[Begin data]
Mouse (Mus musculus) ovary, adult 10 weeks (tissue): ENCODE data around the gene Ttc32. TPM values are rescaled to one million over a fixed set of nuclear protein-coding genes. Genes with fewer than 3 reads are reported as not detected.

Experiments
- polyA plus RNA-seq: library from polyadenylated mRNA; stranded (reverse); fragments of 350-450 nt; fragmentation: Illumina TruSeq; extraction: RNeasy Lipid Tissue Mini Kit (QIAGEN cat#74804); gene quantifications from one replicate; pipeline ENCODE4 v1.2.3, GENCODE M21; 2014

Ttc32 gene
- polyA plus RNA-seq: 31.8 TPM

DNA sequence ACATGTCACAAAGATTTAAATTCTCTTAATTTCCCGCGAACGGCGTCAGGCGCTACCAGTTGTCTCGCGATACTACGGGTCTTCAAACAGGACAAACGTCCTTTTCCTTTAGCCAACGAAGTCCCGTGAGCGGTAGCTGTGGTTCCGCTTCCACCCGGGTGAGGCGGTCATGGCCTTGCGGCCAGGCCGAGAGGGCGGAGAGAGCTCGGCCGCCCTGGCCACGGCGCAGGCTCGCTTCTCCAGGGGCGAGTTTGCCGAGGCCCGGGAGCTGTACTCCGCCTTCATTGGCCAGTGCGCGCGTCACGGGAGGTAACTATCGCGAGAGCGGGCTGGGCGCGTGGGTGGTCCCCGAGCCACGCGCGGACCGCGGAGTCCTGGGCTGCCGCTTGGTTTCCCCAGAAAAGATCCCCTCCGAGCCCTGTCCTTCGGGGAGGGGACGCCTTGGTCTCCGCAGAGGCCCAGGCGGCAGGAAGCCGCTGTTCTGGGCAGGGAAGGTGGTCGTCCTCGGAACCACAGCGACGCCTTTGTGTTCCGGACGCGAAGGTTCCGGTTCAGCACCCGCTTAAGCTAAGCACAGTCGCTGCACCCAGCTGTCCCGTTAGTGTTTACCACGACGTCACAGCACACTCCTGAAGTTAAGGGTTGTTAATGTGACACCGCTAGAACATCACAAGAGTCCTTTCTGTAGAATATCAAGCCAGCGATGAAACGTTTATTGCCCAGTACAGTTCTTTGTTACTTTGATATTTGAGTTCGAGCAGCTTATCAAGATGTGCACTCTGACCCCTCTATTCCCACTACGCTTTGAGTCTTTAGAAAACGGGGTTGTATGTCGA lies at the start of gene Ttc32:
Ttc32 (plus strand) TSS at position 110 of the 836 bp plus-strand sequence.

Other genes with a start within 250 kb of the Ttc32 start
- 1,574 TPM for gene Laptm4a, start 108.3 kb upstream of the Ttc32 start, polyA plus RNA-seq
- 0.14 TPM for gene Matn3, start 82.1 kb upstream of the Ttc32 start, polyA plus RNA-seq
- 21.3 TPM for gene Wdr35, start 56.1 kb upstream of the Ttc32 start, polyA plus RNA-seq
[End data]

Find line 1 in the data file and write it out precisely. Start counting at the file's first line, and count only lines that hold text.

Mouse (Mus musculus) ovary, adult 10 weeks (tissue): ENCODE data around the gene Ttc32. TPM values are rescaled to one million over a fixed set of nuclear protein-coding genes. Genes with fewer than 3 reads are reported as not detected.